I walked into the operating theatre at around 1am as there had been lots of emergency caesareans that day that were more urgent than mine. Once on the table, the anaesthetist put a spinal anaesthesia into my spine which numbed my lower half completely. The room quickly became full; two midwives, a student midwife, two neonatal nurses, two paediatricians, in addition to the surgical team. After testing my abdomen for completely numbness and making sure the area was sterile, they started the procedure. Within about 5 minutes, my first baby was born; Dillan was the compromised twin but he came out screaming which surprised me! He weighed 4lb 4oz which I thought was good for the gestation. I was shown his face briefly and then he was taken away to be check over and placed in an incubator. Jamie was born a minute later and also came out screaming, he weighed 4lb 14 oz. The neonatal team took both my boys up to the NICU very quickly to assess them and I hated the fact they were away from me. Meanwhile I was busy getting my wound sutured in theatre and was itching like crazy. I also began to get a bit panicky and felt like I was hyperventilating but the anaesthetist was great and calmed me down. The itching continued as I was wheeled into recovery and went on for a good couple of hours, it was awful! Itching after an epidural or spinal anaesthesia is extremely common, its the drugs used that can cause this reaction. One of the most bizarre things I remember from having the spinal is being transferred from the operating table to a bed. As I was being transferred by the midwives, I caught sight of a big brown thing as asked “what is that?” It was my leg. I was so numb, my body didn’t feel mine!
Seeing them in NICU wasn’t easy
I was able to visit my boys after 5 hours. This only happened after I put a heap of pressure on the midwives as many of them felt it was too early for me to get up and they were probably right. The first time standing up after my caesarean was extremely painful for me, I’m still not sure if my reaction was normal or not as I yelped. Many women I have spoken to that have experienced caesarean birth has said that the discomfort was minimal for them when they first moved. For me however it wasn’t a pleasant experience, but I needed to see my babies and 5 hours had been too long. I was wheeled by a lovely maternity assistant up to the NICU and was there for about 5 minutes. As soon as I was wheeled in and saw them in incubators with wires and tubes, I burst into tears. I was still in a lot of pain so the maternity assistant thought it best to take me back to the ward after I manage to hold the boys’ hands for a minute or so.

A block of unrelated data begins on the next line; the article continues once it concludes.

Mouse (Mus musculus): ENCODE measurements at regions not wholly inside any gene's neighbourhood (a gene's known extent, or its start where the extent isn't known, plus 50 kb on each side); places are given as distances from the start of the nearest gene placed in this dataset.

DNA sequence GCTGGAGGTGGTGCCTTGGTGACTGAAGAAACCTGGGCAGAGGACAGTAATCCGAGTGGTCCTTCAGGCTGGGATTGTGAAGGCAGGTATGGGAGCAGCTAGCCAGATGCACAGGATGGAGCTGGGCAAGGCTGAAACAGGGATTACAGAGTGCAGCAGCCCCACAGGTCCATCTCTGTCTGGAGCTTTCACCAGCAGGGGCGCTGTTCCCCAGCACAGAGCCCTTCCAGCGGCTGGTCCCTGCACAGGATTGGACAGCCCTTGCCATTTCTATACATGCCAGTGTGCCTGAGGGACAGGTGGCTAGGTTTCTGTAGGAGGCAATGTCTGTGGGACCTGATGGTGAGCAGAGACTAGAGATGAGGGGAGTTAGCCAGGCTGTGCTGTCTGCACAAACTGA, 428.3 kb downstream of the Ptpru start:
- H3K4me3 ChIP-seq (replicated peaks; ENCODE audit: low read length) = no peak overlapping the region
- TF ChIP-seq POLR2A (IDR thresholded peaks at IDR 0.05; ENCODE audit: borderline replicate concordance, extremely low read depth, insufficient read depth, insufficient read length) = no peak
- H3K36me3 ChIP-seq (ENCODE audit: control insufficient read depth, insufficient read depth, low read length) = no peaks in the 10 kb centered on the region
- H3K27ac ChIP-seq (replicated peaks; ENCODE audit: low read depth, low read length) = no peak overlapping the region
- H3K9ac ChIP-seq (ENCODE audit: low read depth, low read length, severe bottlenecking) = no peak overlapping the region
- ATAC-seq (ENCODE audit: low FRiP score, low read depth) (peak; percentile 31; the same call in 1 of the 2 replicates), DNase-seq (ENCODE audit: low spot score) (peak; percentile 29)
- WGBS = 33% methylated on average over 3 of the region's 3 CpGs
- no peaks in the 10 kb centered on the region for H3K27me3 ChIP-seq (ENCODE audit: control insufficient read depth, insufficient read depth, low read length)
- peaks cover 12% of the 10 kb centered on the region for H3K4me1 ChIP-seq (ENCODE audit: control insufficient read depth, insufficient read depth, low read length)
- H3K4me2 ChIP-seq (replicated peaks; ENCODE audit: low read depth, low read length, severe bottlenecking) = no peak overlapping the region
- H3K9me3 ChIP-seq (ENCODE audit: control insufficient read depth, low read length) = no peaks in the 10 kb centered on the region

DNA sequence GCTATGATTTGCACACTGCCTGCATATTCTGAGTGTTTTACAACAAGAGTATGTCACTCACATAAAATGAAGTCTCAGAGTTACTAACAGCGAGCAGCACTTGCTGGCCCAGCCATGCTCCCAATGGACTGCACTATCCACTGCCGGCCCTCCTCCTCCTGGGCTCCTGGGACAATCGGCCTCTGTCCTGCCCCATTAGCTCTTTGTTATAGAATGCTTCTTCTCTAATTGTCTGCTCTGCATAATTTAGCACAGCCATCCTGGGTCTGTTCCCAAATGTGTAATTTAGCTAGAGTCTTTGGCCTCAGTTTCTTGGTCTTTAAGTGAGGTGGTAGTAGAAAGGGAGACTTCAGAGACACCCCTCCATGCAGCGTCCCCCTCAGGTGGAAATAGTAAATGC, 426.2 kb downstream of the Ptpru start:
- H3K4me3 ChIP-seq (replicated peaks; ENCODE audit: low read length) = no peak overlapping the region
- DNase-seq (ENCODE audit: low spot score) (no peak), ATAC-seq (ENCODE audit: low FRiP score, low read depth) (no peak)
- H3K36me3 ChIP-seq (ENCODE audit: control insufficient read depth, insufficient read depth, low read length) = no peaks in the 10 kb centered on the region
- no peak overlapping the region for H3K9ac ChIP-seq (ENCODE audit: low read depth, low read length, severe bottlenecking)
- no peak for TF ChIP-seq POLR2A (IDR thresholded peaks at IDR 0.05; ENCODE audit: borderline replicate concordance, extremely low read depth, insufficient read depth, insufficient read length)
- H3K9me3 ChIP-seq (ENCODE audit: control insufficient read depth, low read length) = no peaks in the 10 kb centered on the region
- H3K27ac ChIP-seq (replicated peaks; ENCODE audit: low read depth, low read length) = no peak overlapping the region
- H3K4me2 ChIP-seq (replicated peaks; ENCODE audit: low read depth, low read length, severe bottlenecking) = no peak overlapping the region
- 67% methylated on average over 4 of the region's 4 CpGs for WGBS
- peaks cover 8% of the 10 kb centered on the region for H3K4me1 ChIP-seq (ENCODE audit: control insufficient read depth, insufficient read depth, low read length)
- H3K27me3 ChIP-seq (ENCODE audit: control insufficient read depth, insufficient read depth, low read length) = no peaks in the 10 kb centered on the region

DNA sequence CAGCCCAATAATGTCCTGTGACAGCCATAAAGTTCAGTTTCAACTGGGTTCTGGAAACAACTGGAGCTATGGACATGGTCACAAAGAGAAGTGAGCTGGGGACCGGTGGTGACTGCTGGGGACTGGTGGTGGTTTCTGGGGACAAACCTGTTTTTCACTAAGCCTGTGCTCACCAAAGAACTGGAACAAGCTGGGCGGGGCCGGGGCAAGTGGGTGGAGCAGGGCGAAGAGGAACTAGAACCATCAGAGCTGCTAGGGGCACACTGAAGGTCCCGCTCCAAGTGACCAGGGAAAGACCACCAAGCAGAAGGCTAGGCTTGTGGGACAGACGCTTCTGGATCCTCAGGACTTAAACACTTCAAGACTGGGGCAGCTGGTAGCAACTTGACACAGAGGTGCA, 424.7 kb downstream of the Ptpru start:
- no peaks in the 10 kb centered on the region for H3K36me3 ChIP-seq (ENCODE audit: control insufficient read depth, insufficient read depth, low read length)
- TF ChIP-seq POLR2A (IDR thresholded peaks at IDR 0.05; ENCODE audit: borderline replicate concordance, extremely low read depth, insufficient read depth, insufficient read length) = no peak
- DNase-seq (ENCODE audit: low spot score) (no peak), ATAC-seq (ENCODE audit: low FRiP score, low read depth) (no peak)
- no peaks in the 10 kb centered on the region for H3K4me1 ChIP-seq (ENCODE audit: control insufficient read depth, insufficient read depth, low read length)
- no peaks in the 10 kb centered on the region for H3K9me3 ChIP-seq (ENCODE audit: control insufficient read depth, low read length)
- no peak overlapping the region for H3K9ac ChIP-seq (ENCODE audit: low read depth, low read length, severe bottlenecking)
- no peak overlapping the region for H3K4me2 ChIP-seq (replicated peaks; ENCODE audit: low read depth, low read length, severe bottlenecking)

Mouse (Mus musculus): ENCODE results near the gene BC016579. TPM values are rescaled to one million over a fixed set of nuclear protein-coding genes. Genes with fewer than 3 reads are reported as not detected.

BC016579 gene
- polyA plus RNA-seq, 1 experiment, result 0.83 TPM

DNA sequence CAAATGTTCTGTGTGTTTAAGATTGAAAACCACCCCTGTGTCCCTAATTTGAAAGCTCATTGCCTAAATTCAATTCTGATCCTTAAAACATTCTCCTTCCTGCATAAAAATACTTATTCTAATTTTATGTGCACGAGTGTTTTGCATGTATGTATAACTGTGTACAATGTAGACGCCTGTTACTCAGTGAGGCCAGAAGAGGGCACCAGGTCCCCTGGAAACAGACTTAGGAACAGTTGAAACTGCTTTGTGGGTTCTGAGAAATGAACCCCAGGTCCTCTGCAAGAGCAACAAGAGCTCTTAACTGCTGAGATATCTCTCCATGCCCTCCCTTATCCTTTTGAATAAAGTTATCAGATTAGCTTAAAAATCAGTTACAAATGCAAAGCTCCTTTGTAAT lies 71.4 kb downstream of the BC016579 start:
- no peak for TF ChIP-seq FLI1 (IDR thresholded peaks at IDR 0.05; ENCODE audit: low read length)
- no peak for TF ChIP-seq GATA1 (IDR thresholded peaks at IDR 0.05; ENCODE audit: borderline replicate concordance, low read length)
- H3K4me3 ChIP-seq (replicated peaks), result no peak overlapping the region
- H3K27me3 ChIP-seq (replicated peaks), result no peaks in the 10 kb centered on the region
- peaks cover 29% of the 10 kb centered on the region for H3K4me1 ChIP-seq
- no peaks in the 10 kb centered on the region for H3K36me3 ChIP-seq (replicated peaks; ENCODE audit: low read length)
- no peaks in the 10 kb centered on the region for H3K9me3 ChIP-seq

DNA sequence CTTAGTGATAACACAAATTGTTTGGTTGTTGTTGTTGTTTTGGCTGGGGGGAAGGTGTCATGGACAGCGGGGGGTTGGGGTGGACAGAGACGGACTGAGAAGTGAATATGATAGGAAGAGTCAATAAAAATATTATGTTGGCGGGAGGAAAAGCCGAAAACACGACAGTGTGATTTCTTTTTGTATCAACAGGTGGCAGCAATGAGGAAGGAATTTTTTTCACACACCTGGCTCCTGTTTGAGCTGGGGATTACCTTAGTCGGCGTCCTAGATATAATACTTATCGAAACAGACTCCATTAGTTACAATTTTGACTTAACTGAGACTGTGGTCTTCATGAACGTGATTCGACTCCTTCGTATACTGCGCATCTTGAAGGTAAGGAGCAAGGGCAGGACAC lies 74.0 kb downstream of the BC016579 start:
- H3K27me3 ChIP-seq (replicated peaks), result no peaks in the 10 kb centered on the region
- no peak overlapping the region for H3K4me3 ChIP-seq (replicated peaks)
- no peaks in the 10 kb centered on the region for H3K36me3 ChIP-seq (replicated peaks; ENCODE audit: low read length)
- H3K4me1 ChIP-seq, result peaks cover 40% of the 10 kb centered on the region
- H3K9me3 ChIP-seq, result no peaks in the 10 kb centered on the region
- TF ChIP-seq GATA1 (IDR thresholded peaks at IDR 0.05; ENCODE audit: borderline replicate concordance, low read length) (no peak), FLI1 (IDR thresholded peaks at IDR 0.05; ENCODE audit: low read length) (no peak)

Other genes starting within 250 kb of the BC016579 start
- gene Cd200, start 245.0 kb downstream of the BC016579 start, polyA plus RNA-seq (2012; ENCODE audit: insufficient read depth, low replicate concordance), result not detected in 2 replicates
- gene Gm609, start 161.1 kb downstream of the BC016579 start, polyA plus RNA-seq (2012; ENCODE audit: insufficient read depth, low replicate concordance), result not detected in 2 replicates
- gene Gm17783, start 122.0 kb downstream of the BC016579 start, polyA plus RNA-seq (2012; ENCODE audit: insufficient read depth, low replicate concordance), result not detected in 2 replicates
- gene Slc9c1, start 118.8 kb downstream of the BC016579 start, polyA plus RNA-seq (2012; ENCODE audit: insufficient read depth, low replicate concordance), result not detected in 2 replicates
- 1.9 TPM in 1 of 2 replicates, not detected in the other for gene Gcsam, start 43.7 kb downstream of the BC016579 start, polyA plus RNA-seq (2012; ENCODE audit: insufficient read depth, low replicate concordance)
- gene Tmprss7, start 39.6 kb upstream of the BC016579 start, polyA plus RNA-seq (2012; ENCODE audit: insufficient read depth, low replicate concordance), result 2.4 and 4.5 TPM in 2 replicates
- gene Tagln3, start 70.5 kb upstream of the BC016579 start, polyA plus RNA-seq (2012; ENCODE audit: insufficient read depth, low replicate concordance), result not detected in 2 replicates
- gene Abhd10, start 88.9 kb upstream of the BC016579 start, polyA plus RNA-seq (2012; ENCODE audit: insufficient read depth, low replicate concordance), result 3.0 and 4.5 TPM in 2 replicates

The next couple of days were difficult as I struggled to move in and out of bed to walk up to see my babies. I was on strong painkillers which helped but caused terrible constipation! The boys didn’t have a suckle reflex so wouldn’t latch onto the breast, pretty common for preterm babies and they were fed via a tube. I had started to hand express colostrum for them so was trying to take it up to the NICU whenever I could. I remember the first 24 hours I practically expressed nothing, not a drop so they had formula during this time. I knew there was colostrum there, I was just rubbish at hand expressing and it showed! I knew the importance of preterm babies having breastmilk so persevered with the expressing, making sure I did it every few hours and soon it started to come.
By day 3 I was basically told they were going to discharge me home so I spent the next 3 weeks visiting the boys in hospital from morning to night until they finally came home. I remember becoming frustrated and tearful after I was discharged because I was travelling back and forth every day, my wound was sore for weeks even though it was healing well and I felt it really held me back. By the time I was about 6 weeks postpartum I started to feel slightly normal although the scar numbness was really strange! It’s quite common to feel numb after a caesarean and likely that there will always be a numb patch if you develop one after surgery.
My caesarean birth experience was not really what I had hoped for, but for me it was the best thing to do at the time and am glad I have two healthy 13 year old boys. Having experienced both vaginal and caesarean birth, I decided that any future ones would hopefully be VBAC (vaginal birth after caesarean). I probably felt this was because my first birth was relatively straightforward, not the case for some people who have a traumatic experience first time and feel like a caesarean may be a better option. This is why it’s important to understand that any choice you make should be made because it’s best for you, not because of what someone else did. I did go on to have two successful VBAC’s afterwards and I will talk more about them on another post.
If you would like to share your birth story with me, however you gave birth, please email firstname.lastname@example.org